In the interview Monday, Clinton affirmed that she would warn Iran’s leaders that “their use of nuclear weapons against Israel would provoke a nuclear response from the United States.”
She said U.S. allies in the Middle East were being “intimidated and bullied into submission by Iran,” raising the prospect of an “incredibly destabilizing” arms race in the region.

“I can imagine that they would be rushing to obtain nuclear weapons themselves” if Iran were to develop a nuclear arsenal, she said.


There has been a huge blast in the Iraq Foreign Ministry Building in Baghdad just minutes ago. There are no reports of casualties, but the building was filled with employees when the blast occurred.

Blast in Iraq Foreign Ministry building
Tue, 22 Apr 2008 09:17:23

A bomb explodes in Iraq's Foreign Ministry building.A powerful bomb blast has ripped through Iraq's Foreign Ministry compound in central Baghdad, destroying a section of the building.

There was no immediate word on casualties; however, given the intensity of the blast, it is likely to have resulted in deaths or injuries, an informed Iraqi source told Fars news agency on Tuesday.

According to the source, the bomb had been placed in an employee's car in the ministry's parking area. Iraqi security forces have cordoned off the streets leading to the ministry and Baghdad's fortified Green Zone.

The source added that the Iraqi government withholds information pertaining to the blast due to the current circumstances governing the country. Iraqi ambassador to Tehran has not confirmed the blast.


The followers of rebel cleric Muqtada al-Sadr are primed and ready and eager to get into a fight with US forces in Baghdad's Sadr City. It is just a matter of time until the lid blows off this pressure cooker and all hell breaks loose and US forces are going to be right in the middle of the fight to the finish.

Shiite cleric's followers ready to fight
Story Highlights
Shiite cleric's followers ready to fight Iraq government
Muqtada al-Sadr's movement calls on Iraq government to stop attacks
Secretary of State Condoleezza Rice criticizes al-Sadr for hiding in Iran

BAGHDAD, Iraq (CNN) -- Anti-U.S. Shiite cleric Muqtada al-Sadr's movement is "ready for all options" in a growing confrontation between his followers and the government of Prime Minister Nuri al-Maliki, a spokesman said Monday.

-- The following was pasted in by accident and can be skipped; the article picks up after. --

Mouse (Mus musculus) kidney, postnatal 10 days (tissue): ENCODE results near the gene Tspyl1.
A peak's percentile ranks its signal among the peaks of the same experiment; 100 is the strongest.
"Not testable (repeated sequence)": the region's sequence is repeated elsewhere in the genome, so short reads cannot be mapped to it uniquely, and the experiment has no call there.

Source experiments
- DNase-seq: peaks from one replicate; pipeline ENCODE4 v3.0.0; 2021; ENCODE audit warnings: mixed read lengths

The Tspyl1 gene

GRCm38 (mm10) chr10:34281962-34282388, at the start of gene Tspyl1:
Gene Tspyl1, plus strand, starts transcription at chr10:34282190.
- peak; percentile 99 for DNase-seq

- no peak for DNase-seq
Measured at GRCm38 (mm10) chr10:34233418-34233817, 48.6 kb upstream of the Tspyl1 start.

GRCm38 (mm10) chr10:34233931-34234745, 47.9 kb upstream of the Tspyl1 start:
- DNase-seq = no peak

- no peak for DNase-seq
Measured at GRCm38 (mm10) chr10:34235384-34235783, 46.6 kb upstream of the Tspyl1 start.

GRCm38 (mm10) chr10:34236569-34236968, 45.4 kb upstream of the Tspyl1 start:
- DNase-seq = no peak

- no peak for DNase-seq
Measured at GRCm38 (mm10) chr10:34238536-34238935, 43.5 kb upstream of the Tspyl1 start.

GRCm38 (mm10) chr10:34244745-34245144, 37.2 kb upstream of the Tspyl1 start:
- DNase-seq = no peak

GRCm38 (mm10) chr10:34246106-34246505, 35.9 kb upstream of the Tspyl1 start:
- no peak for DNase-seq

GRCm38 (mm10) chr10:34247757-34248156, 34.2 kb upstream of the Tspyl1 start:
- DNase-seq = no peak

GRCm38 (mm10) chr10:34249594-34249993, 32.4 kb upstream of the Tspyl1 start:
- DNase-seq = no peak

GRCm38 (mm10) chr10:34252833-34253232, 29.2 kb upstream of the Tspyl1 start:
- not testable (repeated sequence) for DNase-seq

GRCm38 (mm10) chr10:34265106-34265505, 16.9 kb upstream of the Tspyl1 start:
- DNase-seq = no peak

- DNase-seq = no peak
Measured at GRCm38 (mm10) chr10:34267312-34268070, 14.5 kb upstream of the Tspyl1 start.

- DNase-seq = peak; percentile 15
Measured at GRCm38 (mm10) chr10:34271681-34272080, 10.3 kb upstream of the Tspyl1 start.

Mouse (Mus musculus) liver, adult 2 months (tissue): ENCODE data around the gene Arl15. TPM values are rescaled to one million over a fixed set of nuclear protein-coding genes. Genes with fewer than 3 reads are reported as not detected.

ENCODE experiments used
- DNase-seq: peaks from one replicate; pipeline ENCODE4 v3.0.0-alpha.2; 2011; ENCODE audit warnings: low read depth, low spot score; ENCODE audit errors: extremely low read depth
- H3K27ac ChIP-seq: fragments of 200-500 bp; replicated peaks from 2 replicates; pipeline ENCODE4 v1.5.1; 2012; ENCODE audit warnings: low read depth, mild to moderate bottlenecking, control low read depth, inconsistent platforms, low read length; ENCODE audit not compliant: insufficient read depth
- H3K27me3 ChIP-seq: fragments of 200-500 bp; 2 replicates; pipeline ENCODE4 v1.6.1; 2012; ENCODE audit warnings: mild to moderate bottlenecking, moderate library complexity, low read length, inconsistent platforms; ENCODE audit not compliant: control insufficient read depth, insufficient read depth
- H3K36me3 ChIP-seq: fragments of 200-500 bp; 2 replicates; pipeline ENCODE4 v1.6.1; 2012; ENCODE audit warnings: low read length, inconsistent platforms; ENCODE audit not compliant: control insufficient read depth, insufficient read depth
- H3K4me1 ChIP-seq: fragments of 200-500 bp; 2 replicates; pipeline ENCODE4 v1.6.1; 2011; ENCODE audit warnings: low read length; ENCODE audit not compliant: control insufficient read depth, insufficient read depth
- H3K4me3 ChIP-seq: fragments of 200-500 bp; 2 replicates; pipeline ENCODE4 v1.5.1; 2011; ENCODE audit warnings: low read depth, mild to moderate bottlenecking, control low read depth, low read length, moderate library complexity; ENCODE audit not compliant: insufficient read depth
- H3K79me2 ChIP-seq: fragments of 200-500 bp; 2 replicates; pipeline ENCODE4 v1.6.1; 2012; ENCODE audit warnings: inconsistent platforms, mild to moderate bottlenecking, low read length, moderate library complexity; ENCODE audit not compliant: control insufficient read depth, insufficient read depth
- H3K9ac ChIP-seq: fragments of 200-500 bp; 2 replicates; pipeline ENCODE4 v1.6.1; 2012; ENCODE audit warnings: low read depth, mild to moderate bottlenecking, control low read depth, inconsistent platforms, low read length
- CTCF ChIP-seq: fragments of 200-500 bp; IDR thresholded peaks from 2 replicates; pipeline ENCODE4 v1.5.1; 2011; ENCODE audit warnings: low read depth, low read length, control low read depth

Nassar al-Rubaie said the rival parties that dominate Iraq's government failed to meet conditions al-Sadr laid down in his March 30 declaration that temporarily halted fighting between Shiite militias and government forces in the southern city of Basra.

He said responses from members of the United Iraqi Alliance who have served as mediators in the confrontation have not met "the level of seriousness required by the Sadrists."
"We reviewed reactions to Sayyed Muqtada al-Sadr's latest statement, and we are ready for all options," said al-Rubaie, one of the 30 Sadrist lawmakers in Iraq's 275-member parliament.
Al-Sadr ordered his fighters in Basra to stand down and cooperate with government forces in the March 30 declaration, but called on the government to free non-convicted prisoners from his movement, stop what he called "illegal" raids on his followers and launch new public works projects across the country.

The warning comes amid renewed clashes between government troops and police and al-Sadr's followers south of Baghdad. Saturday, al-Sadr issued what he called a last warning to the government and told his followers to fight the "occupier" in his Baghdad stronghold of Sadr City.
Al-Maliki's government has called on the cleric to disband his militia, the Mehdi Army, or see his supporters barred from public office. Government spokesman Ali al-Dabbagh warned Sunday that "Iraq cannot be the new Somalia," with armed groups overshadowing its politics.

But al-Sadr's followers say the government's U.S.-backed crackdown on militia fighters in Basra and Baghdad is an effort to weaken the cleric's movement ahead of provincial elections scheduled for August. Sadrist lawmaker Fawzi Tarzi said Sunday that calls to disband the Mehdi Army "will mean the end of al-Maliki's government."

During a visit to Baghdad on Sunday, U.S. Secretary of State Condoleezza Rice ridiculed al-Sadr's warning of renewed warfare, accusing the cleric of hiding in Iran while his supporters fight in the streets.

"I guess it's all-out war for anybody but him," Rice told reporters at the U.S. Embassy. "I guess that's the message. His followers can go to their deaths, and he'll sit in Iran."

Al-Rubaie responded Monday that al-Sadr is "a true leader," regardless of where he is.
"Whether he is here or not, he is a true leader and is aware of everything that happens," he said.